Arclight leant forwards. “Most of it. We assume that Garrett has left very little to protect the Field’s island. He has no need of it as a forward base with their towed island - even if Marquis Hunt was able to push north to retake it, there’s no strategic significance: if we win here, it doesn’t matter to Garrett what happens to the Field domain. And if he wins then he can turn back and retake it.”
“Unless both sides are shattered,” pointed out Viscount Catley nervously. Leon didn’t know the man well but his daughter Marsha was a second-year at the academy. The Viscount had arrived with the scant ships that could be spared by the Bergs and Claes, appointed to lead them simply because neither duchy was quite willing to place their ships under the lead of one of the other’s vassals. The Catleys, neighbouring both, were a compromise.
He’d at least made it here. Marquis Hunt - Mary’s father - was considerably closer but he had pledged that his forces were fully required to contain the Fanoss threat against the western extremes of the kingdom - now flanked by Garrett’s approach towards the continent. That could be true, but it hardly fit in with the all-or-nothing strategy that appeared to have been adopted by the invaders.
“If both sides are shattered, we win,” Count Roseblade informed the viscount. “Perhaps not personally, but the kingdom can rebuild from a pyrrhic victory. Thanks to Princess Hertrude and her sister, Count Garrett has nothing to rebuild from.”
Or so they assumed. There was no news from the principality - but even if Hertrauda failed, a civil war would leave the lords there unable to provide reinforcements to Garrett.
The king looked to Leon. “Commodore, do we have any way to defeat the enemy before they’re close enough to use their ritual on the capital?”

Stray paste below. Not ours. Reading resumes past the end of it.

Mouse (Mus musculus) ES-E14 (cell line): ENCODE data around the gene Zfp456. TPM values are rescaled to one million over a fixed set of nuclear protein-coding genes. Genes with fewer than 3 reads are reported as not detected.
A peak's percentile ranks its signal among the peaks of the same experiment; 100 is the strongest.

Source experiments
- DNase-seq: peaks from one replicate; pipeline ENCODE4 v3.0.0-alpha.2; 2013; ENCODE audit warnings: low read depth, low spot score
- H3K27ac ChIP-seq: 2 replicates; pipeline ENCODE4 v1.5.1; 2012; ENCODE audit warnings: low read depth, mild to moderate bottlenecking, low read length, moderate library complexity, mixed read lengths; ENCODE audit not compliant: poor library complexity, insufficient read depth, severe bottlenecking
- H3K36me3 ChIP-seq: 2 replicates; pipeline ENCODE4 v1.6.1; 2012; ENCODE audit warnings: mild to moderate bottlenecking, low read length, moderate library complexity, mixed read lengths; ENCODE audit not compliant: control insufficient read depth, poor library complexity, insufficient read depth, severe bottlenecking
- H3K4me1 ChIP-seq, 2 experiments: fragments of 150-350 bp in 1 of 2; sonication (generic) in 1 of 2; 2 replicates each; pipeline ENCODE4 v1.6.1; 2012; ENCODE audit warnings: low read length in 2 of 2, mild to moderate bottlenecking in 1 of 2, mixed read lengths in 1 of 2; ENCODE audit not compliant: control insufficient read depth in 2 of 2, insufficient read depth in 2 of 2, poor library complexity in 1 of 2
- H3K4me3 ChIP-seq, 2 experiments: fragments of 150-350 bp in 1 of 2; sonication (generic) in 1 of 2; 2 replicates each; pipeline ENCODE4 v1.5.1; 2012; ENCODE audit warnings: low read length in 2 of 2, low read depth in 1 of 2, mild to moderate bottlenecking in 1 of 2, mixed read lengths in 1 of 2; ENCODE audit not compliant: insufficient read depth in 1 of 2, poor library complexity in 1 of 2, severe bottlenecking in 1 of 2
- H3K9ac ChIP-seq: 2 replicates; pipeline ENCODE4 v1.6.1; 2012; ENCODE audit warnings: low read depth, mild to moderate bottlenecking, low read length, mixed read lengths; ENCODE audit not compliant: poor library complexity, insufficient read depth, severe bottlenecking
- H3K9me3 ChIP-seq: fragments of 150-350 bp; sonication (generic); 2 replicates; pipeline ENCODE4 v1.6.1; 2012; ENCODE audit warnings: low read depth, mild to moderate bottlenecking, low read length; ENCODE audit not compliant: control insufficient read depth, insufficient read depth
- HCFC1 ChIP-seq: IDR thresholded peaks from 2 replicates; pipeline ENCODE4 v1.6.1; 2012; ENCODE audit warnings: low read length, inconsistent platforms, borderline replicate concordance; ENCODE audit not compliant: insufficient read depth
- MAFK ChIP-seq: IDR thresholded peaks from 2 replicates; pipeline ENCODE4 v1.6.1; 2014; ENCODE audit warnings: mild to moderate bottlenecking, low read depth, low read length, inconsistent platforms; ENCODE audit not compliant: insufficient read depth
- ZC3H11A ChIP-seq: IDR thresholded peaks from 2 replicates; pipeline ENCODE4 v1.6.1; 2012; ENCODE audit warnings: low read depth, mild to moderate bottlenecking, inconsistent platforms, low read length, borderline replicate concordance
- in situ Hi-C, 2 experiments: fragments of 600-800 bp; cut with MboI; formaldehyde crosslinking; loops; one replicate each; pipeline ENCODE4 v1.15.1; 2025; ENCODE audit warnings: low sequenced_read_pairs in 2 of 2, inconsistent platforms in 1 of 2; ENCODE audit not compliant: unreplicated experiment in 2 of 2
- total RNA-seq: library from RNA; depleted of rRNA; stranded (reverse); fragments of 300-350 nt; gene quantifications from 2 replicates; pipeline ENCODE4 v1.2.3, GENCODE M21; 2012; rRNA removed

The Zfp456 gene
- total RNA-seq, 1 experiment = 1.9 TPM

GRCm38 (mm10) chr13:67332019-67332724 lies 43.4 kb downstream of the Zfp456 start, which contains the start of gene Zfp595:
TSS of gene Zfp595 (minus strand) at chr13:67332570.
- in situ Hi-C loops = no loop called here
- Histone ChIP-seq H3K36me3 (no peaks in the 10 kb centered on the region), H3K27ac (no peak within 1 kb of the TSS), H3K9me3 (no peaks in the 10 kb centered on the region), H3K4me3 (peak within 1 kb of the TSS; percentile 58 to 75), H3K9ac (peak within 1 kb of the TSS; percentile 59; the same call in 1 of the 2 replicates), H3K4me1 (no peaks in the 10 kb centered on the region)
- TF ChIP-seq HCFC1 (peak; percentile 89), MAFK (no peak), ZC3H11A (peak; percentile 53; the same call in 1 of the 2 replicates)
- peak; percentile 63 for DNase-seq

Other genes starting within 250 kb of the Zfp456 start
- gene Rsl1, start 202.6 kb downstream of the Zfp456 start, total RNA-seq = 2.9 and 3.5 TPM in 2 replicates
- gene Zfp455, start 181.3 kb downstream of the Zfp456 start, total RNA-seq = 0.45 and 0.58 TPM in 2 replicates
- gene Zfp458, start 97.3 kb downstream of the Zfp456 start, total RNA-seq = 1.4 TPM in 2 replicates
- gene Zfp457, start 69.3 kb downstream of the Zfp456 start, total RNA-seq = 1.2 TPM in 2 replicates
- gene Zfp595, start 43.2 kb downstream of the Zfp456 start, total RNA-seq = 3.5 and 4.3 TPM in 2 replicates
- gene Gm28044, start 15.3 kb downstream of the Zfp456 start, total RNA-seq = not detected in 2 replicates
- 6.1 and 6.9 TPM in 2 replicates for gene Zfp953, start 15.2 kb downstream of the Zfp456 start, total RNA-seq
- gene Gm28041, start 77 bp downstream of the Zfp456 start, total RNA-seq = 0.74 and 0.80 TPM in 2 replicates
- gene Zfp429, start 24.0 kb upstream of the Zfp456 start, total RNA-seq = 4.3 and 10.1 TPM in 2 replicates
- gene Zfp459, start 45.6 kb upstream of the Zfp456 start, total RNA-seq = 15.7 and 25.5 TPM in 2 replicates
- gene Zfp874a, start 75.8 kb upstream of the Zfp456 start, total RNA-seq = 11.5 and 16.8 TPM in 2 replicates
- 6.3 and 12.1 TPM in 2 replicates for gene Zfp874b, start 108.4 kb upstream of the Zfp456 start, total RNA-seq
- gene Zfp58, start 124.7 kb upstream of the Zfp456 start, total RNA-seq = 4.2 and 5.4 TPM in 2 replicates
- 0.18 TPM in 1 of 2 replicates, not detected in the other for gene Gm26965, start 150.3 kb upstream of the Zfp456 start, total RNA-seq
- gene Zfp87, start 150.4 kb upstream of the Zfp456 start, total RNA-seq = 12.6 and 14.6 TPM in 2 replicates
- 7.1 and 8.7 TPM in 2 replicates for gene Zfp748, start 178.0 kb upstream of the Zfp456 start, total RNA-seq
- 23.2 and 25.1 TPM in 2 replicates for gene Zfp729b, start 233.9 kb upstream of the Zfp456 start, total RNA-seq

Leon straightened slightly. “The Ministry believes that we can shield a fleet with light magic. Or defend the city. But unless the fleet is over the city, we can’t defend both at once - currently there is only one light mage we know of with that level of power.”
Roland nodded. “So we could gather our remaining ships and strike for the enemy island right away, and engage it directly.”
“To play devil’s advocate, the longer before we fight, the stronger we are,” pointed out Count Arclight. “As I understand it, we’re still looking for more sailors and soldiers. Saving the troops sent with both fleets leaves us reasonably well off with ground troops but many of the ships that returned damaged from Duke Redgrave’s fleet are also understrength in sailors.”
“I do have one suggestion there,” offered Leon cautiously.
“In the short time we have available?” asked Viscount Marmoria sceptically.
“Amnesty the elves that turned bandit,” the boy suggested. “If they fight for the kingdom just this once, they’ll be shipped home to the elves’ island with some sort of payout.”
Count Arclight snorted. “Criminals - and they aren’t even human.”